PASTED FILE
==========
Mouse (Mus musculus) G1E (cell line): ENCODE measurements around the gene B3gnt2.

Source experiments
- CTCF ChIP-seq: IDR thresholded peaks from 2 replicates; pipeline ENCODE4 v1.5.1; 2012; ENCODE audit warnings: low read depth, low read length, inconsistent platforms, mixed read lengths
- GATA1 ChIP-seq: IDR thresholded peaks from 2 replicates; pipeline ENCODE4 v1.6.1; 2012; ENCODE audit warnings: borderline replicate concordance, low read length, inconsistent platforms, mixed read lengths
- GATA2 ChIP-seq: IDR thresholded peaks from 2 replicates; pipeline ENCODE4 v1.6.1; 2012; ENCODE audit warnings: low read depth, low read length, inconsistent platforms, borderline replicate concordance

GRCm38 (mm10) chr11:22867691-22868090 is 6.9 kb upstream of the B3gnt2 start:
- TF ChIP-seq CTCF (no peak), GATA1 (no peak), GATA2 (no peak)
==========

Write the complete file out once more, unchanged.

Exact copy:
Mouse (Mus musculus) G1E (cell line): ENCODE measurements around the gene B3gnt2.

Source experiments
- CTCF ChIP-seq: IDR thresholded peaks from 2 replicates; pipeline ENCODE4 v1.5.1; 2012; ENCODE audit warnings: low read depth, low read length, inconsistent platforms, mixed read lengths
- GATA1 ChIP-seq: IDR thresholded peaks from 2 replicates; pipeline ENCODE4 v1.6.1; 2012; ENCODE audit warnings: borderline replicate concordance, low read length, inconsistent platforms, mixed read lengths
- GATA2 ChIP-seq: IDR thresholded peaks from 2 replicates; pipeline ENCODE4 v1.6.1; 2012; ENCODE audit warnings: low read depth, low read length, inconsistent platforms, borderline replicate concordance

GRCm38 (mm10) chr11:22867691-22868090 is 6.9 kb upstream of the B3gnt2 start:
- TF ChIP-seq CTCF (no peak), GATA1 (no peak), GATA2 (no peak)